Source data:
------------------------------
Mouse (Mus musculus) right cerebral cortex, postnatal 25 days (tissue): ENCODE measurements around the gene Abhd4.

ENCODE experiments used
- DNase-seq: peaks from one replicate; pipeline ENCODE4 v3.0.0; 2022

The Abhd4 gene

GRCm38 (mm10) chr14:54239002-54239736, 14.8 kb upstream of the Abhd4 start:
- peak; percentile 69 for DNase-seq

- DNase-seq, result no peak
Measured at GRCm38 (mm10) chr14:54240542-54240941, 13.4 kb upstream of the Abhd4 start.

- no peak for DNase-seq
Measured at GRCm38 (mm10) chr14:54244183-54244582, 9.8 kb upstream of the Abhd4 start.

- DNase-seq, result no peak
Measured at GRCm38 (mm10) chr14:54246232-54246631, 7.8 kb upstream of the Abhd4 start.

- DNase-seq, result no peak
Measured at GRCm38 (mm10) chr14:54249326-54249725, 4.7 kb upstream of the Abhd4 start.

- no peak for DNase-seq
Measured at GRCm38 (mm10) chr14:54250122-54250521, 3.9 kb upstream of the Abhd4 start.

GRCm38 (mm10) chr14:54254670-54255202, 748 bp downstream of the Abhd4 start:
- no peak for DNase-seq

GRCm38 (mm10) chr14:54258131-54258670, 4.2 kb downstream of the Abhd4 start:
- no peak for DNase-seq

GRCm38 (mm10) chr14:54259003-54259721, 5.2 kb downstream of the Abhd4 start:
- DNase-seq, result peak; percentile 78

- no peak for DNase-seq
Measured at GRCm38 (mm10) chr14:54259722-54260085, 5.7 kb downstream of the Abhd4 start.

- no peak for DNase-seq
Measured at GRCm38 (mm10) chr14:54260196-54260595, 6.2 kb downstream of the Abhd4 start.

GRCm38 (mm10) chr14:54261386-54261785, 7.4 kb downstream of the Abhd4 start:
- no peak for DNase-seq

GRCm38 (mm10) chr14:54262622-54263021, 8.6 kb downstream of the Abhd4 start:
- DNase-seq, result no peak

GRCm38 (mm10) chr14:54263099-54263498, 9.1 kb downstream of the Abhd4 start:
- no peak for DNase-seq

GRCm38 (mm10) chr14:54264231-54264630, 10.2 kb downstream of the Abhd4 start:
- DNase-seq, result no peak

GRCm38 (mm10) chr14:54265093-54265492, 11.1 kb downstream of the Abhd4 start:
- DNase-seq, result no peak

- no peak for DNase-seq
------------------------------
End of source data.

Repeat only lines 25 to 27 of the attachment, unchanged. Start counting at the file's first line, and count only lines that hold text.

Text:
- no peak for DNase-seq
Measured at GRCm38 (mm10) chr14:54260196-54260595, 6.2 kb downstream of the Abhd4 start.

GRCm38 (mm10) chr14:54261386-54261785, 7.4 kb downstream of the Abhd4 start: